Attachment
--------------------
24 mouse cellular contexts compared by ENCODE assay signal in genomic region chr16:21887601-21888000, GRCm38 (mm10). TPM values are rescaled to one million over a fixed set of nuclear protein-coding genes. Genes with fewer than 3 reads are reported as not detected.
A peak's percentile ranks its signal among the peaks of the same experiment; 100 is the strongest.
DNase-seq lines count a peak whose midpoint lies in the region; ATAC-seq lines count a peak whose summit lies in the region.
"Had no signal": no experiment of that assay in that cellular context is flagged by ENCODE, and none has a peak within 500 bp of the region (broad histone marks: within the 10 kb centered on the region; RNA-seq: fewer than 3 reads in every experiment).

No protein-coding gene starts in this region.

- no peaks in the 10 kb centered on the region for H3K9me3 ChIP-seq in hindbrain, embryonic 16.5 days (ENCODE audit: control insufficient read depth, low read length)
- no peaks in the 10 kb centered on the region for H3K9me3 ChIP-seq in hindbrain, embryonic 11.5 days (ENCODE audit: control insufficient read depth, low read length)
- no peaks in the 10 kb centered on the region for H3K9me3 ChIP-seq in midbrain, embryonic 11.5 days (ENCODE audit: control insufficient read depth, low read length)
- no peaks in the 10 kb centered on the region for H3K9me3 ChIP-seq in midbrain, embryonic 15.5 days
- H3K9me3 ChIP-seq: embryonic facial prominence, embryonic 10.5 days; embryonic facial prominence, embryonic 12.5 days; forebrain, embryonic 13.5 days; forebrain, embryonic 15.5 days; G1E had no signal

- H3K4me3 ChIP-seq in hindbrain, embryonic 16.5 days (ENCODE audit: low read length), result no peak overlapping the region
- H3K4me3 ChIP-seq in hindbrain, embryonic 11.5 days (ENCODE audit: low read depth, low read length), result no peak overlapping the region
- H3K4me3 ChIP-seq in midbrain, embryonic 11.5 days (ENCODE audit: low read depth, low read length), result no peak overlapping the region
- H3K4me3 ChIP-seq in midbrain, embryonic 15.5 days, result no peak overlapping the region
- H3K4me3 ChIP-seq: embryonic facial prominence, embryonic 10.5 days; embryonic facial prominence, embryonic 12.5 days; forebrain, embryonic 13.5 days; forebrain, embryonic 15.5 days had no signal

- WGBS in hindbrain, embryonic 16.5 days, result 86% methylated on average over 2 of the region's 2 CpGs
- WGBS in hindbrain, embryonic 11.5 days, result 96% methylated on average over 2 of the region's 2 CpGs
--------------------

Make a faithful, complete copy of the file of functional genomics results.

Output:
24 mouse cellular contexts compared by ENCODE assay signal in genomic region chr16:21887601-21888000, GRCm38 (mm10). TPM values are rescaled to one million over a fixed set of nuclear protein-coding genes. Genes with fewer than 3 reads are reported as not detected.
A peak's percentile ranks its signal among the peaks of the same experiment; 100 is the strongest.
DNase-seq lines count a peak whose midpoint lies in the region; ATAC-seq lines count a peak whose summit lies in the region.
"Had no signal": no experiment of that assay in that cellular context is flagged by ENCODE, and none has a peak within 500 bp of the region (broad histone marks: within the 10 kb centered on the region; RNA-seq: fewer than 3 reads in every experiment).

No protein-coding gene starts in this region.

- no peaks in the 10 kb centered on the region for H3K9me3 ChIP-seq in hindbrain, embryonic 16.5 days (ENCODE audit: control insufficient read depth, low read length)
- no peaks in the 10 kb centered on the region for H3K9me3 ChIP-seq in hindbrain, embryonic 11.5 days (ENCODE audit: control insufficient read depth, low read length)
- no peaks in the 10 kb centered on the region for H3K9me3 ChIP-seq in midbrain, embryonic 11.5 days (ENCODE audit: control insufficient read depth, low read length)
- no peaks in the 10 kb centered on the region for H3K9me3 ChIP-seq in midbrain, embryonic 15.5 days
- H3K9me3 ChIP-seq: embryonic facial prominence, embryonic 10.5 days; embryonic facial prominence, embryonic 12.5 days; forebrain, embryonic 13.5 days; forebrain, embryonic 15.5 days; G1E had no signal

- H3K4me3 ChIP-seq in hindbrain, embryonic 16.5 days (ENCODE audit: low read length), result no peak overlapping the region
- H3K4me3 ChIP-seq in hindbrain, embryonic 11.5 days (ENCODE audit: low read depth, low read length), result no peak overlapping the region
- H3K4me3 ChIP-seq in midbrain, embryonic 11.5 days (ENCODE audit: low read depth, low read length), result no peak overlapping the region
- H3K4me3 ChIP-seq in midbrain, embryonic 15.5 days, result no peak overlapping the region
- H3K4me3 ChIP-seq: embryonic facial prominence, embryonic 10.5 days; embryonic facial prominence, embryonic 12.5 days; forebrain, embryonic 13.5 days; forebrain, embryonic 15.5 days had no signal

- WGBS in hindbrain, embryonic 16.5 days, result 86% methylated on average over 2 of the region's 2 CpGs
- WGBS in hindbrain, embryonic 11.5 days, result 96% methylated on average over 2 of the region's 2 CpGs